Unlike pelicans, they usually swallow their prey below the water.
5. Pacific Loon
Scientific name: Gavia pacifica
Although group behavior has been documented with other loon species, Pacific loons often forage in groups. They form a hunting party and swim below the fish, forcing them towards the surface.
Once the fish have nowhere else to go, they become easy prey for the loons. Unlike other loons, they usually don’t swim far away from shore.
Scientific name (family): Podicipedidae
With over 20 species, grebes are widespread around the United States and Canada, and they’re some of the most common water diving birds in Michigan, among other places.
There are species of grebes that are completely flightless, which means that the only way to escape predators is to dive underwater.
Even species that are capable of flight show reluctance and they prefer water to air.
Their feathers are waterproof and they’re capable of floating on water by pressing their feathers against the body. In fact, they can adjust the buoyancy at will.
They usually swim with only their neck and head sticking out. Their dives last less than half a minute, and they focus on catching small fish and frogs.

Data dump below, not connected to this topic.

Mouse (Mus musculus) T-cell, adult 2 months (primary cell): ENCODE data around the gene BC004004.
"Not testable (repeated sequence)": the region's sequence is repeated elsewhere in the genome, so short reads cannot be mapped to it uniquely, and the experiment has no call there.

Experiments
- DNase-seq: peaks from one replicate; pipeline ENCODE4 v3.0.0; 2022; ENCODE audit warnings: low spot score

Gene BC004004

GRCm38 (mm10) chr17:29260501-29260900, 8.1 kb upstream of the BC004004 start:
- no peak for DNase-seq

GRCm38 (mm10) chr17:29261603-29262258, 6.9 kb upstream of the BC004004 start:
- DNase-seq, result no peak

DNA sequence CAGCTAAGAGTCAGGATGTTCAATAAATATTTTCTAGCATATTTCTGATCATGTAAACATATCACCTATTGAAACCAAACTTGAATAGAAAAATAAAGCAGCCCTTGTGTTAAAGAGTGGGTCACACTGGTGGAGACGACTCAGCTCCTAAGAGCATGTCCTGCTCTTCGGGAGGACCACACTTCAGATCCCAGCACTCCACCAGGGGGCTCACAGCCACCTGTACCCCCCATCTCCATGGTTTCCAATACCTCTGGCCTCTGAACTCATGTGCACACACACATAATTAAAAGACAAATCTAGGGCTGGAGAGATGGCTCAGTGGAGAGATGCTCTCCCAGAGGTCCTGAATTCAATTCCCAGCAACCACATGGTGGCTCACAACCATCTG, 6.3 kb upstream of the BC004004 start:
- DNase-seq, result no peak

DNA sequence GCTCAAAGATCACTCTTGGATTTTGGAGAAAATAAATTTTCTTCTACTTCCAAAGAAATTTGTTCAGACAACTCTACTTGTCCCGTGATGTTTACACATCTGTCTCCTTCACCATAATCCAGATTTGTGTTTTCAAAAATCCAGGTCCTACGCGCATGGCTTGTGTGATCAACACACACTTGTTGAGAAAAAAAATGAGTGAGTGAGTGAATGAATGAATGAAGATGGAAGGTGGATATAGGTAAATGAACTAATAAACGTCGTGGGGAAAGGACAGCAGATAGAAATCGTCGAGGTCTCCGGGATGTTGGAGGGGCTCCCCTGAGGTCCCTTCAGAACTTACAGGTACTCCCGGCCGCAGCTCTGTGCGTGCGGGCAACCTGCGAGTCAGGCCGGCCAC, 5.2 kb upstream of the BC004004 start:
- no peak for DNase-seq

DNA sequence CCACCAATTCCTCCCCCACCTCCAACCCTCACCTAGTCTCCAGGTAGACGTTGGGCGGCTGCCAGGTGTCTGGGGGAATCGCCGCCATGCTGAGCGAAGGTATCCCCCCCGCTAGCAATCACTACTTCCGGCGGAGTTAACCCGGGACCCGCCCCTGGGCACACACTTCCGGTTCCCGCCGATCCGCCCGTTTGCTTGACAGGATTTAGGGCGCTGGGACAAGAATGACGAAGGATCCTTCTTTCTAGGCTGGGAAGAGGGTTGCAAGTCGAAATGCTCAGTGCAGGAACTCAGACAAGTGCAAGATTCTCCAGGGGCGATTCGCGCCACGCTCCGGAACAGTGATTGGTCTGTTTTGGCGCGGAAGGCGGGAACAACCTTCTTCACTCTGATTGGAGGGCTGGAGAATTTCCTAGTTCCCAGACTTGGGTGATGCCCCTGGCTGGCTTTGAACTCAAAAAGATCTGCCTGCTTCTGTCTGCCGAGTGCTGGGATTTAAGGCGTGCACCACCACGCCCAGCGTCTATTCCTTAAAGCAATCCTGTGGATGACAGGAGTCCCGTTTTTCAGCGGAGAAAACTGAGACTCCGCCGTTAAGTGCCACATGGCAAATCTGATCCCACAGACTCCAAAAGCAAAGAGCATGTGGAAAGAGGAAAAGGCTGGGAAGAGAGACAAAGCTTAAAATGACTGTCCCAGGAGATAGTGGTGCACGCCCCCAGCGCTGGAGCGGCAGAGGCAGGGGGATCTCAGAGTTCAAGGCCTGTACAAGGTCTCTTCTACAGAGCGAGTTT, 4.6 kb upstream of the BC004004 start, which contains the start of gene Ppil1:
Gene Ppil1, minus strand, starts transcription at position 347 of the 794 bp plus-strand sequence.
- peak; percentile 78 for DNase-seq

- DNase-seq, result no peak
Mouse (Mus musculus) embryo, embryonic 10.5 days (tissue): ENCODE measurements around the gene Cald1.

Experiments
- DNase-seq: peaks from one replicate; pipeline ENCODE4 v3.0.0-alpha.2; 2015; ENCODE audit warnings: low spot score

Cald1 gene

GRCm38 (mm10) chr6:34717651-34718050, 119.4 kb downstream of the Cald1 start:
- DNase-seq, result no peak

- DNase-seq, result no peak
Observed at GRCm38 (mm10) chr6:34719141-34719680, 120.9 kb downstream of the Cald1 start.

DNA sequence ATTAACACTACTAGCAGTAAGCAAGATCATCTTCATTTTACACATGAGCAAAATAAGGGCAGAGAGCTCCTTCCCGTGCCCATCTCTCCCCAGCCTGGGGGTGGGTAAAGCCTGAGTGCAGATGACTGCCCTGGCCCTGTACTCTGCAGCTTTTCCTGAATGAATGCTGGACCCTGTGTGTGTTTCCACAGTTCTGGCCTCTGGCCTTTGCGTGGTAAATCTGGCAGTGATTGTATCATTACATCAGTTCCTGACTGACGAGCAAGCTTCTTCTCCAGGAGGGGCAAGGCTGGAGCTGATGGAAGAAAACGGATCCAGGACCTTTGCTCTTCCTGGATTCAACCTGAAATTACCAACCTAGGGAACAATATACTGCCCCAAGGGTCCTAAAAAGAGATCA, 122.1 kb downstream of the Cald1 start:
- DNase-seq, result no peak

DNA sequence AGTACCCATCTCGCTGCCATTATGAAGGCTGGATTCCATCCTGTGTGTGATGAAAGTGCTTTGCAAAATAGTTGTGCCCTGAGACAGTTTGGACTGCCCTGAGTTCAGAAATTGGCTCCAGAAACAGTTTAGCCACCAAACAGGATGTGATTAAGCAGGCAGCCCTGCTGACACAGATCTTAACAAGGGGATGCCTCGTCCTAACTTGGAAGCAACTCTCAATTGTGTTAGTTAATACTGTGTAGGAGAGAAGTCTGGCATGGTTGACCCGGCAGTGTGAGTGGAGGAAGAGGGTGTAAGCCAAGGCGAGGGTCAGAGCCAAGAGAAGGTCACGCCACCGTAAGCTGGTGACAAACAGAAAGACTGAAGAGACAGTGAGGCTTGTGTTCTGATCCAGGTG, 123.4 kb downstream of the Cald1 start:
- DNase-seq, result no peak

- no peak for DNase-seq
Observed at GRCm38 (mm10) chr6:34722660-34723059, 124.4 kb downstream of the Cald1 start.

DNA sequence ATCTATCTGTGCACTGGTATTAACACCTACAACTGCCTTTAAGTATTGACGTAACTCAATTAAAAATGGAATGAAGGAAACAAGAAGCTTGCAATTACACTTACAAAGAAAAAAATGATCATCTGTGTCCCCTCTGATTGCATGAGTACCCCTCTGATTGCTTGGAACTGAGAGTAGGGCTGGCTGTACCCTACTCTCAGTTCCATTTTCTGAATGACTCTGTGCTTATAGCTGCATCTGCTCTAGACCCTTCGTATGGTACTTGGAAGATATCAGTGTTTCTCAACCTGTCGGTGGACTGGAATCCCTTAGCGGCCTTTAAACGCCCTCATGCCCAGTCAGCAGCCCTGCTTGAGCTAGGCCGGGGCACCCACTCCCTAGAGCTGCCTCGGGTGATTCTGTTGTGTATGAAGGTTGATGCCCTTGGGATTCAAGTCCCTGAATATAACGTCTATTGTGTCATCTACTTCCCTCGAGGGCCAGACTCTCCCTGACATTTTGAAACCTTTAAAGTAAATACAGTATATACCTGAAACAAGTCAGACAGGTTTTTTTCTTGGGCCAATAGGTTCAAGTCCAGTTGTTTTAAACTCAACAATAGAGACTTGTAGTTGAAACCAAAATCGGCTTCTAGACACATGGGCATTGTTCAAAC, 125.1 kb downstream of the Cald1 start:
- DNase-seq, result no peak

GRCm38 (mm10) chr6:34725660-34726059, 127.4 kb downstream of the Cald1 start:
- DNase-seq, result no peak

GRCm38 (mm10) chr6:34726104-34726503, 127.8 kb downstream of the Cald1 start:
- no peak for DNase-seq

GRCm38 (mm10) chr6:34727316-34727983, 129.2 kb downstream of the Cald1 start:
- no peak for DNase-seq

Scientific name (family): Spheniscidae
Out of all birds, penguins have, without a doubt, adapted to aquatic life the best.
Although they’re still birds, their wings have evolved into flippers and they’re completely incapable of flight. However, they’re as capable in the water as most birds are in the air.
They’re very clumsy on the ground, though.
Aside from the adaptations they made to their wings, penguins also have a layer of air within their plumage (plumage is a layer of feathers), preventing them from losing temperature when swimming in the freezing waters.
8. Peregrine Falcons
Scientific name: Falco peregrinus
Peregrine falcons are known as the fastest birds in the world, as well as the fastest animals in the world.
During their high-speed dives, these falcons are capable of reaching speeds greater than 200 MPH. The greatest dive speed ever recorded was 242 MPH!
In theory, a falcon could reach 250 MPH in low-altitude flights and an astonishing 388 MPH in high-altitude flights.
Despite these diving abilities, peregrine falcons don’t necessarily feed on fish. Some falcons live their entire lives without ever eating fish.
Since they’re so incredibly quick, they feed on whatever they want because no animal in the world can outrun them.
Scientific name (family): Alcidae
Auks are often compared to penguins, and with good reason. They’re both families of black and white diving birds that propel themselves through the water with their wings, as well as their feet.
These birds are quick swimmers that mostly hunt slow-moving krill. They can dive more than 300 feet in depth, with cormorants as their only competition in the wild.